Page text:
Ah Crysis, one of the few games that basically dared anyone with a top of the line PC to try and run it max settings only to have it bring it down in a screaming mess. I remember the experiences fondly with many machines coming up against the Crysis beast only to fall when things were turned up to the nth degree. To it’s credit though it aged quite well, meaning that unlike other games like Far Cry 2 that chugged for seemingly no reason Crysis was really a generation ahead of itself. I only managed to get a full play through of it done after I upgraded in mid-2008 and I can remember it being quite a beautiful game even then. It’s been a long time between drinks for the Crysis series but last week, after over 3 years since its first release, Crysis 2 debuted to much fanfare and the lament of those who had not upgraded.
I was amongst those who had upgraded just after the original Crysis came out and haven’t done so since. Apart from upgrading the graphics card once my machine is still a Core 2 Duo E8400 with 4GB RAM and a Radeon HD4970 graphics card. You can then imagine my anxiety as I booted up the game for the first time and seeing the game choosing a somewhat less than optimal display resolution for my widescreen monitors. Still I figured I should at least give it a go at native resolution before turning it down again, figuring it would be fun to see my beast struggle under the load of the next generation of Crysis, something which I haven’t really seen in years.
You can then imagine my surprise when everything ran, for want of a better phrase, fucking brilliantly.
Whilst the first 15 minutes of the game aren’t much more than a glorified movie quite a lot of it is done in game. Whilst I was first taken a back by how smooth it was running I figured it was because of the limited scenery and effects, thinking that once I was out in the urban jungle of New York my PC would begin crying under the load. But still the whole way through the game from wide open scenes with explosions going off everywhere to the various underground passages I spelunked the game ran incredibly smooth with the only signs of the framerate dropping when my PC decided it really needed to do something on my games drive.
It’s at this point that I’d usually make some quip about how all games run well on old hardware since they’ve all been primarily designed for consoles first but looking at Crysis 2, even though it’s on all major platforms, I couldn’t really pick any areas that suffered because of this. The graphics are phenomenal, easily trouncing everything I’ve played through this year. This is even after they’ve included all the goodies like volumetric lighting, realistic fog and awesome effects like the cloaking transparency. Truly Crytek have outdone themselves with CryEngine 3 bringing great graphics to the masses.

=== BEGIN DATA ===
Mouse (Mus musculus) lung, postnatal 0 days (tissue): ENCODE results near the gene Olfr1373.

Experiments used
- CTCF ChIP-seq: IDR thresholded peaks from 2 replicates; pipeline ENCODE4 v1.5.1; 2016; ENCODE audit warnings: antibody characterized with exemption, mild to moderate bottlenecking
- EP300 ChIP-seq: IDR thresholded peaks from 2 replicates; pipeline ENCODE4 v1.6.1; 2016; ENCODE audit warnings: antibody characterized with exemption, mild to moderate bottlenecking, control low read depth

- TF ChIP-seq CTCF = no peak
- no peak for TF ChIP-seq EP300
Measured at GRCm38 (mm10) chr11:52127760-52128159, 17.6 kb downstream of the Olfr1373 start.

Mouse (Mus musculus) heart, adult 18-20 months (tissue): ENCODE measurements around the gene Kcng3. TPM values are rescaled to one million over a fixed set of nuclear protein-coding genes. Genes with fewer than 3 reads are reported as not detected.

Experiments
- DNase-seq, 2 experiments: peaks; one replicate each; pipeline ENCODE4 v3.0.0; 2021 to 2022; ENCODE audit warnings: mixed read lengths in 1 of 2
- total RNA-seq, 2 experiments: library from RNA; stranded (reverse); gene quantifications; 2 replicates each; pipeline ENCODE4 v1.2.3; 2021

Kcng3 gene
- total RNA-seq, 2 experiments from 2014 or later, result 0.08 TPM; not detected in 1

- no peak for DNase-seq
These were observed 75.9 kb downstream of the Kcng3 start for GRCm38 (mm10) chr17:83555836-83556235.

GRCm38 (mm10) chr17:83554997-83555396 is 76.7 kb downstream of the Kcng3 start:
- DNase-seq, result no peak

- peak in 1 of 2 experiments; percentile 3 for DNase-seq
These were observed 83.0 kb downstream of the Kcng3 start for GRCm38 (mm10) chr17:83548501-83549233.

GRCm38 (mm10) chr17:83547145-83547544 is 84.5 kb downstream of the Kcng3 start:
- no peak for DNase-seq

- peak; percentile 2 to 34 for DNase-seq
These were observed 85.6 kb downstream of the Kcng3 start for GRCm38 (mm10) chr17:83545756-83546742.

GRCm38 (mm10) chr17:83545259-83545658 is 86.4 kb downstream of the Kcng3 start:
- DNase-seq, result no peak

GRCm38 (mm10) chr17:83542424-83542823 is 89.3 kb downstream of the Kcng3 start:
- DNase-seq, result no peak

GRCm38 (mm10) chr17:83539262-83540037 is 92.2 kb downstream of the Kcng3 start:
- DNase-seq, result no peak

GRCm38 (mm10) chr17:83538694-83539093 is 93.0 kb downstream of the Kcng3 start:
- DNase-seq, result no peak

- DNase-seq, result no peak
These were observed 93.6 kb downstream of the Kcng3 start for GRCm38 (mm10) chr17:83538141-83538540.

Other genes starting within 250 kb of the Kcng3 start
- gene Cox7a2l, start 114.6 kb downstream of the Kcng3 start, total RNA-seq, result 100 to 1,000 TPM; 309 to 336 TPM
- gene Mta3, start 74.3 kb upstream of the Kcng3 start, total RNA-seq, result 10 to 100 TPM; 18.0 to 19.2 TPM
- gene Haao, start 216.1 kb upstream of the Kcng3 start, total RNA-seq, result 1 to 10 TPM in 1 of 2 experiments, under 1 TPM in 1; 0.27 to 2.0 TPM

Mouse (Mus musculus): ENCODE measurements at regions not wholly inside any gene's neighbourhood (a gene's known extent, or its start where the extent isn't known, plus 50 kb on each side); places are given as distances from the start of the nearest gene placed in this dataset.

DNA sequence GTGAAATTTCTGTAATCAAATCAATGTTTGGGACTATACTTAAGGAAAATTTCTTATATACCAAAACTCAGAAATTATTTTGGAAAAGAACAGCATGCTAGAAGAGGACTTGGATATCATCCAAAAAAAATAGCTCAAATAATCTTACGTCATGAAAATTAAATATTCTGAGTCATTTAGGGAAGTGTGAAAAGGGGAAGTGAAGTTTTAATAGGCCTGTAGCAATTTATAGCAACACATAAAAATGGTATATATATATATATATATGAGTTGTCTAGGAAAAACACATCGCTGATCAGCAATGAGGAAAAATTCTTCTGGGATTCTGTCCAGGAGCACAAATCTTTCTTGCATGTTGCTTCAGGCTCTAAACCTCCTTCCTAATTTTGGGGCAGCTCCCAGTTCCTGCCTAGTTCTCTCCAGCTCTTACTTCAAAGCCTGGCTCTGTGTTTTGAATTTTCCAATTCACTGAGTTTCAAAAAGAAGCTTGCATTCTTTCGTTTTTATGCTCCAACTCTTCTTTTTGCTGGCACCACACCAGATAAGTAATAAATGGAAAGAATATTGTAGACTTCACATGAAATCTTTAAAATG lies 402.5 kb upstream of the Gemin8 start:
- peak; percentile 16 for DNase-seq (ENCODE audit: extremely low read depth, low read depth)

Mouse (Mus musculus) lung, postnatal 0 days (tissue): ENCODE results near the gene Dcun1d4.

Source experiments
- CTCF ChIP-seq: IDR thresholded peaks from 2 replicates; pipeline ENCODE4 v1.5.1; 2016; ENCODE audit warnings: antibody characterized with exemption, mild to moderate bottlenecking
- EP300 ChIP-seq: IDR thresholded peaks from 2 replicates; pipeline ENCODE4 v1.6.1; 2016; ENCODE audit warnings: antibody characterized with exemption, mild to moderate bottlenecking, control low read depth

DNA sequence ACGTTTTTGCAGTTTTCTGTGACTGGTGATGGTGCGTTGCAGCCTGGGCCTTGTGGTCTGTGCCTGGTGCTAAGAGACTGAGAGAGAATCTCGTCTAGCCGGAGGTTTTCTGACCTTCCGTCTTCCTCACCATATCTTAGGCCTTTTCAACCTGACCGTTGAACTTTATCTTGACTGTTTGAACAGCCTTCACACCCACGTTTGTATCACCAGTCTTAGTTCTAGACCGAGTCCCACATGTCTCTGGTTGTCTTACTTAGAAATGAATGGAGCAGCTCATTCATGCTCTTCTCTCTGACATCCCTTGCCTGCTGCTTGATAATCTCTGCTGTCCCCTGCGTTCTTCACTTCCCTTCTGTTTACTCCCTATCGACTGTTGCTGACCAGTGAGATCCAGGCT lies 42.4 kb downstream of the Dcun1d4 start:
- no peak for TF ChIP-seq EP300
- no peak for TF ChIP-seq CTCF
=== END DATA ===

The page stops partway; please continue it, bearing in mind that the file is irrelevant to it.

After all that gushing about the graphics, I suppose I should say something about the game
Crysis 2 is set entirely in New York City where the Ceph, an alien race that players of the original Crysis will be familiar with, have begun their invasion of earth. It appears to be a 2 pronged invasion with them releasing a virus that seems to be randomly striking down all of the burrow’s denizens as well as flooding the streets with their cyborg warriors. You play as Alcatraz a marine who’s being sent into New York to extract Dr. Gould, a scientist who may have information regarding the alien invasion. Unfortunately your submarine is taken out by a Ceph ship and you’re seemingly left to die until Prophet (again a familiar face for original Crysis players) rescues you and bestows his nanosuit upon you.
Game play has been refined and streamlined from the original Crysis. Instead of picking a particular mode for your suit (speed, strength, cloak, armor) most abilities will automatically engage when you do something that requires it (like sprinting or holding down the jump to do a super jump). You still have cloak and armor modes which have to be actively enabled but thankfully they’re mapped by default to E and Q respectively, making the transition quite easy. Additionally the suit can be upgraded through a very similar interface to the gun modification menu, requiring you to collect Nano Catalyst which drops from Ceph enemies when you defeat them. This allows you to change the way you play the game quite significantly, giving you the choice between your typical run and gun FPS to an entirely stealth game with only smatterings of toe-to-toe combat.
Indeed unlike many of the more recent cinematic shooters we’ve seen released over the past year or so Crysis 2 doesn’t have that feeling of being totally locked to the one path the game designer had in mind. Nearly every encounter can be completed through the use of stealth or just as easily by jumping into the thick of battle and blasting your way through the waves of enemies that come at you. This is also complemented by the range of weapons the game throws at you, leaving you the choice to take the most appropriate one for your particular play style. Of course there are some encounters where doing it in a particular way with a certain weapon will be an order of magnitude easier than the other choices but it’s still much better than have no choice at all, like we’ve become accustomed to with the recent influx of AAA FPS titles.